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Eighteen years ago…
a friend found an adult Great Basin gopher snake (Pituophis catenifer deserticola) crossing one of the busiest streets in Boise at 5 pm. The snake must have been living in an adjoinging neighborhood. Since I lived close, he brought the snake to my house. It was obvious she was gravid (going to lay eggs). I set her up with an appropriate “nest” and she laid twelve eggs. Three of the eggs hatched. I watched them all emerge from their eggs. I found a home for one and another died, but this one who I named “#2″ because she was the second one to hatch, I’ve cared for these past eighteen years. Within the past six months she’s shown signs of age including a cataract in one eye and more significantly, a muscular tumor. Recently she has refused food and has also regurgitated food. Sunday I took her to my college workshop to give to Debbie, my veterinarian friend, who had volunteered to lput “#2″ to sleep. When Debbie was ready to leave we opened up the container and discovered “#2″ had defecated indicating her bodly functions are still working and she appeared really alert. I decided to bring her back home where I’ve set her up in a different enclosure with increased heat. She ate a mouse Sunday night and so far has kept it down. Eventually she’ll succomb to the tumor, but if she’ll eat and doesn’t appear to be suffering, I’m happy she’s still with us. Deciding whether or not to put down any animal, especially one you’ve been around for eighteen years is not a good decision. I’m happy she’s still here…Great Basin gopher snake (Pituophis catenifer deserticola) photo by Frank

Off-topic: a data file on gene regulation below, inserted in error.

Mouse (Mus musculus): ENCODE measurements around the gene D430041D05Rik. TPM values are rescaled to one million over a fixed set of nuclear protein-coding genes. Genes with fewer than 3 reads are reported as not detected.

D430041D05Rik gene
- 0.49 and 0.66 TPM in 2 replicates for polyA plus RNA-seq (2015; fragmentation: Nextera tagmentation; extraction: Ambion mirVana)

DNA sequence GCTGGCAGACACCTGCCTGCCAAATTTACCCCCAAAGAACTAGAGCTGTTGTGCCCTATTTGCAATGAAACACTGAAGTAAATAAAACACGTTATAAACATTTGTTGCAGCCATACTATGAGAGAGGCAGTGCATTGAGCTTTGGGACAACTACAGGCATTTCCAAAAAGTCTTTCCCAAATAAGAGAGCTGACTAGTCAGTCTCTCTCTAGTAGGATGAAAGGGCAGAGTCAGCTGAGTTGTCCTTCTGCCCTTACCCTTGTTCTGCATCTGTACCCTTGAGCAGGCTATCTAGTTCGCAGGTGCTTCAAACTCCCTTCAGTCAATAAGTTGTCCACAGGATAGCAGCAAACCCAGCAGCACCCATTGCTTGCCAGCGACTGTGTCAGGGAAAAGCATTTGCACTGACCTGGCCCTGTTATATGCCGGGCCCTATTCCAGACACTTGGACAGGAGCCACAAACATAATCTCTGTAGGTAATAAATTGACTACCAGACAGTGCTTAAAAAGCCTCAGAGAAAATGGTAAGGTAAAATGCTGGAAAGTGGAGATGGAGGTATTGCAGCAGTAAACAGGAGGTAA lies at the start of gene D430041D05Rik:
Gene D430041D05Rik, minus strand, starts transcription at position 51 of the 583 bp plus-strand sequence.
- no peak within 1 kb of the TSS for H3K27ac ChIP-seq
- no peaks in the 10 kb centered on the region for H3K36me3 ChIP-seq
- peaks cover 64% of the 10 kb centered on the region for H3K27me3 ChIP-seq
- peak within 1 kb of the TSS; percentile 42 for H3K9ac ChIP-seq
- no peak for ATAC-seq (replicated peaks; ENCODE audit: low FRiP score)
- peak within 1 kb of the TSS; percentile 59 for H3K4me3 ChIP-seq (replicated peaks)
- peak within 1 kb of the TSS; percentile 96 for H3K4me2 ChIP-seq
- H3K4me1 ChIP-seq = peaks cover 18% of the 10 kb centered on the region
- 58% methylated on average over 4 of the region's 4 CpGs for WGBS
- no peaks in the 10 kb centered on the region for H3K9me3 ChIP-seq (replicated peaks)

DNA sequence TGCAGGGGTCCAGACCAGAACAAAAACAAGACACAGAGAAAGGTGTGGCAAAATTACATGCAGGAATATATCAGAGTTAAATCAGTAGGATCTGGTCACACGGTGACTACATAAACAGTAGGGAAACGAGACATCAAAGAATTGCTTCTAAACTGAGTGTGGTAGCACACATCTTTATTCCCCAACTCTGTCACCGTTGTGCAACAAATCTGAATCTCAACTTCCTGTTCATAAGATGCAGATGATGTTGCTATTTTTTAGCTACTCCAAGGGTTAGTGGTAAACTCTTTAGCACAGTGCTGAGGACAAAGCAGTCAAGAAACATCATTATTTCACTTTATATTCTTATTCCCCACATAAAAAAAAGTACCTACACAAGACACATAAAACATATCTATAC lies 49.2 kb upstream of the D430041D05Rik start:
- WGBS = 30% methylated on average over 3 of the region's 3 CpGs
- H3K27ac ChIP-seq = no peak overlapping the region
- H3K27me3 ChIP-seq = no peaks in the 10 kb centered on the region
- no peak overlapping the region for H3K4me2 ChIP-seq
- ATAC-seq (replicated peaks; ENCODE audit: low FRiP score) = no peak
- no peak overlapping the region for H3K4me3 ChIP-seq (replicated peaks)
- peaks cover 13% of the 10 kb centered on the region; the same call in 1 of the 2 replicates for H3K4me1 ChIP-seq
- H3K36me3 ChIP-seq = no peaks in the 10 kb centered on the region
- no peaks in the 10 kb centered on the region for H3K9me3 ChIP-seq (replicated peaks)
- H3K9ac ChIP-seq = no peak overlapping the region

Posted by Frank - September 21, 2009
A remarkable documentary (about 9 minutes) showing amazing stability in an unforeseen situation: http://www.youtube.com/watch?v=q7nBvL-XAWI
Posted by Frank - September 12, 2009
And the EcoSnake Team! She hopes you have lots of fun and remember we celebrate Labor Day to honor all who work and fight for decent wages and working conditions. “Boca” thinks this is as important now as in earlier times. She is a Columbian (Red Tailed) boa constrictor (Boa constrictor constrictor). “Boca” is still an “adolescent,” about six feet long. These boas are native to Mexico, Central and South America.
More and different undocumented immigrants are entering the U.S. than most people are aware:
Millions of unidentified animals are pouring over U.S. borders